In today’s ambience of philosophical and moral relativism in which we live, whenever we criticize objectively immoral actions or behaviors such as abortion, homosexual acts, adultery, and so forth, we often hear someone citing the words of the Divine Saviour, “Judge not.”1
The Absurdity of Not Judging
Yet a literal and out of context interpretation of these words leads to an absurd conclusion. For if we could not judge the actions of others, that would be tantamount to denying that moral principles can be applied in practice, even though they must be accepted in theory. The final consequence is that morality would be rendered meaningless as a standard to guide human actions. That leads to the most complete subjectivism — a free for all in which everyone does what he fancies.That also causes people to completely lose their moral sense; and it is perhaps one of the causes of the amorality of our present age.
Since religious people become insecure facing the “judge not” argument of the Gospel, let us examine more closely what it actually means.
Does the Gospel Forbid Judging?
Judging others is condemned in a part of the Sermon on the Mount in which Jesus teaches us how to proceed in order to attain perfection. After dealing with the Beatitudes and condemning murder, adultery, perjury, and commanding us to love our neighbor and avoid ostentation, Our Lord deals with judging others.
He forbids judging others unfairly and maliciously, as this will turn against us: “Judge not, that you may not be judged, for with what judgment you judge, you shall be judged: and with what measure you mete, it shall be measured to you again.”2
It would be hypocritical to condemn others for faults in which we ourselves incur, without first seeking to eliminate them in our own behavior: “And why seest thou the mote that is in thy brother’s eye; and seest not the beam that is in thy own eye? Or how sayest thou to thy brother: Let me cast the mote out of thy eye; and behold a beam is in thy own eye? Thou hypocrite, cast out first the beam in thy own eye, and then shalt thou see to cast out the mote out of thy brother’s eye.”3
Objectively Immoral Actions Should be Condemned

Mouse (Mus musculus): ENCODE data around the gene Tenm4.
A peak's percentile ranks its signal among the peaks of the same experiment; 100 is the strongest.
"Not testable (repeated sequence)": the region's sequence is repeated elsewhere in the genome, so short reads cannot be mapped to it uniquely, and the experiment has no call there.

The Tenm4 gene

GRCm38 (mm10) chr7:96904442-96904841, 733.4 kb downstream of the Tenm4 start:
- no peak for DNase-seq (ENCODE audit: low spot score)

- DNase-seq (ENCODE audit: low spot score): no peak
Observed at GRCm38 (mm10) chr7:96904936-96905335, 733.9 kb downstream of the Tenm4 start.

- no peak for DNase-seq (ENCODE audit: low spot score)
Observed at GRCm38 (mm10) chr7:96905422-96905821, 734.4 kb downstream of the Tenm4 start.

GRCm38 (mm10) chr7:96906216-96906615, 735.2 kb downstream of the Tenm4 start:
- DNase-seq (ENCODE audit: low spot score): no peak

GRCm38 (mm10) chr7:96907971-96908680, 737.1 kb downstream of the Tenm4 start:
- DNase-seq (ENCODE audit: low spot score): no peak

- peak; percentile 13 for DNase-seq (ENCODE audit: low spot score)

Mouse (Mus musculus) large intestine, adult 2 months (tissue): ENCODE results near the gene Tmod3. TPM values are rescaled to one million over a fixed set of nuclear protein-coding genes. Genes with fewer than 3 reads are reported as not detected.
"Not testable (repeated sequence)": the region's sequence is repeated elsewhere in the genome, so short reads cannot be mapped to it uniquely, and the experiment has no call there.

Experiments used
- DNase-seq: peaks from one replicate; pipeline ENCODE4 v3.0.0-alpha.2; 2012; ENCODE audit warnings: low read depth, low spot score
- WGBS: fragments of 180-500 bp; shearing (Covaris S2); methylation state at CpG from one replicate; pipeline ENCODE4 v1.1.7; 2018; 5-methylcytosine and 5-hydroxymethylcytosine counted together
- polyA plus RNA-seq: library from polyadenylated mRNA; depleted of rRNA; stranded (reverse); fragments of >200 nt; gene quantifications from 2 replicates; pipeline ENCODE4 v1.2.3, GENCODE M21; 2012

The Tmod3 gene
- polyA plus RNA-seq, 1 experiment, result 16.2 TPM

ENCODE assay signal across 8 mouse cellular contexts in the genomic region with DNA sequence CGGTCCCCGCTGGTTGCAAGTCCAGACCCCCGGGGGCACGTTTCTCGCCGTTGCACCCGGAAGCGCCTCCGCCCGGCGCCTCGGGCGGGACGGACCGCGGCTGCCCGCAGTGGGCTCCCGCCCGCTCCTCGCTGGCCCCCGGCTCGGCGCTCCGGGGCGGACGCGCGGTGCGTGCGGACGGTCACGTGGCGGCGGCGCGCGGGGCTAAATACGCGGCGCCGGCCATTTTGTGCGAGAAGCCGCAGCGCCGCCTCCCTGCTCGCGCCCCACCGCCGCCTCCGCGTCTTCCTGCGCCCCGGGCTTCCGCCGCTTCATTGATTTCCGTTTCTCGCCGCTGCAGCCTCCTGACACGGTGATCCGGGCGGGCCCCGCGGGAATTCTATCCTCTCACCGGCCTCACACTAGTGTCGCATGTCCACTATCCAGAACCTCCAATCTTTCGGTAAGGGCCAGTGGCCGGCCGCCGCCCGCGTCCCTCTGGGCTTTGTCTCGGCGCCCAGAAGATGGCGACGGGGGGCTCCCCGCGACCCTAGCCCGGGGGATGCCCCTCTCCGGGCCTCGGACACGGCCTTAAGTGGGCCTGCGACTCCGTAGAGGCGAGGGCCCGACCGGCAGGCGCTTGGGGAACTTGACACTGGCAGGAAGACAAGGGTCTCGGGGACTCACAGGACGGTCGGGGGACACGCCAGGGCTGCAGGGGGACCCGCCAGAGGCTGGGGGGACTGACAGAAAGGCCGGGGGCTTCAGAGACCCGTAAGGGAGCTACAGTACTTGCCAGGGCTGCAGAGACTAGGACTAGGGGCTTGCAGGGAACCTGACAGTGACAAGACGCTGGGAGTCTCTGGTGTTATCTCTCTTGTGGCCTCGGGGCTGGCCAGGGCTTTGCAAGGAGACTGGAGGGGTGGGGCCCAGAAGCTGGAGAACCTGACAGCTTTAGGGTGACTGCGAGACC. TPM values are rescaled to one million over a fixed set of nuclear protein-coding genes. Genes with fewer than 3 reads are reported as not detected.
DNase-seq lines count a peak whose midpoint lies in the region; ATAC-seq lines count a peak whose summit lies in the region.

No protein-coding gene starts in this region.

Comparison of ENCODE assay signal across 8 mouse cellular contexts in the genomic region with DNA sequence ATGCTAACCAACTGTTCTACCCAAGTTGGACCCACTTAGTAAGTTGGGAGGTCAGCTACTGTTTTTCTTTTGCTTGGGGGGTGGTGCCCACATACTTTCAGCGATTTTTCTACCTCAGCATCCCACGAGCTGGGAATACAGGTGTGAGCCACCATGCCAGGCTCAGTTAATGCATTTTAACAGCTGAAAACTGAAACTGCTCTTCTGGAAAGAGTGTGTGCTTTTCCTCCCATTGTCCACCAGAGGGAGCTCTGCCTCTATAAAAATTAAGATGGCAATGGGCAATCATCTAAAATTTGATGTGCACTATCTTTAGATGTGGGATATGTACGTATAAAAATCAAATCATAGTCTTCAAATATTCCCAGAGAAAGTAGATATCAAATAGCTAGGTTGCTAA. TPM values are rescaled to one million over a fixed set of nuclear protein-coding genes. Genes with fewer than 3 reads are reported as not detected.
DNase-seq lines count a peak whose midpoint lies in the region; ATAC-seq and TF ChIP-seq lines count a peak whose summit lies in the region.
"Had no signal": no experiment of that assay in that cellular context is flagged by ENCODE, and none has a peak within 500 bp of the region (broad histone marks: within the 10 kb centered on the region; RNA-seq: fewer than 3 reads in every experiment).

When it comes to secondary defects or ambiguous actions that lend themselves to various interpretations, we must be ready to avoid interpreting them negatively as much as possible. However, when faced with actions clearly contrary to the principles of morals, or scandalous actions, we must not fail to make a strict moral judgment.
This is what Saint Augustine explains when he analyzes this passage of the Gospel: “I suppose the command here to be no other than that we should always put the best interpretation on such actions as seem doubtful with what mind they were done. But concerning such as cannot be done with good purpose, as adulteries, blasphemies, and the like, He permits us to judge; but of indifferent actions which admit of being done with either good or bad purpose, it is rash to judge, but especially so to condemn.”4
And in another sermon the saint presents another aspect of the question saying: “Concerning those things, then, which are known to God, unknown to us, we judge our neighbors at our peril. Of these the Lord hath said, ‘Judge not, that you may not be judged.’
But concerning things which are open and public evils, we may and must judge and rebuke, but still with charity and love, hating not the man, but the sin, detesting not the vicious man but the vice, the disease more than the sick man.
For unless the open adulterer, thief, habitual drunkard, traitor, or proud man were judged and punished, in them would be fulfilled what the blessed martyr Cyprian hath said, ‘He who soothes a sinner with flattering words provides fuel for his sin.’”5
Judge According to the Truth
The Gospel precept is not, therefore, that we abstain from judging and condemning those acts that are objectively bad, but that we do it according to the rule given by the Savior Himself: “Judge not according to the appearance, but judge just judgment.”6
Therefore, those who quote the Savior’s words in order to impose a state of complete amorality in which no one would judge anyone, and accept, in practice, the worst moral outrages in an attitude of complete subjectivism and moral relativism, are simply wrong.